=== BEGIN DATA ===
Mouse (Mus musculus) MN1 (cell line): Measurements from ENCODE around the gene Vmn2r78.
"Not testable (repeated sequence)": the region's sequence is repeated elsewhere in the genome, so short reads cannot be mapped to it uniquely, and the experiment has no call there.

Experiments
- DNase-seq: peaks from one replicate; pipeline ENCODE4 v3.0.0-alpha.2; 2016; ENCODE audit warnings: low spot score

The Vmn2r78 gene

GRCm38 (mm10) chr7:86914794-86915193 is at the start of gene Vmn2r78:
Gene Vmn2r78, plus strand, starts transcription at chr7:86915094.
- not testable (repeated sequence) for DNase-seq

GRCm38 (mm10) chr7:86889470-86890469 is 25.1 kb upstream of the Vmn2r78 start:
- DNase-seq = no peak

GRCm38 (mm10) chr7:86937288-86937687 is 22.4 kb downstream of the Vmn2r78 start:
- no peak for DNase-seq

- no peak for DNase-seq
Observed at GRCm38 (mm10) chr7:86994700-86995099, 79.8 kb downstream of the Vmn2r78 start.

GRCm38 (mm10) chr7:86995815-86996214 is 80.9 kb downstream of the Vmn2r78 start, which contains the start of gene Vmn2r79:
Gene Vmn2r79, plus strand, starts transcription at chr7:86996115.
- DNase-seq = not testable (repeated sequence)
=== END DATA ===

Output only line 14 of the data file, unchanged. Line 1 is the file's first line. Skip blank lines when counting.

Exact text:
Observed at GRCm38 (mm10) chr7:86994700-86995099, 79.8 kb downstream of the Vmn2r78 start.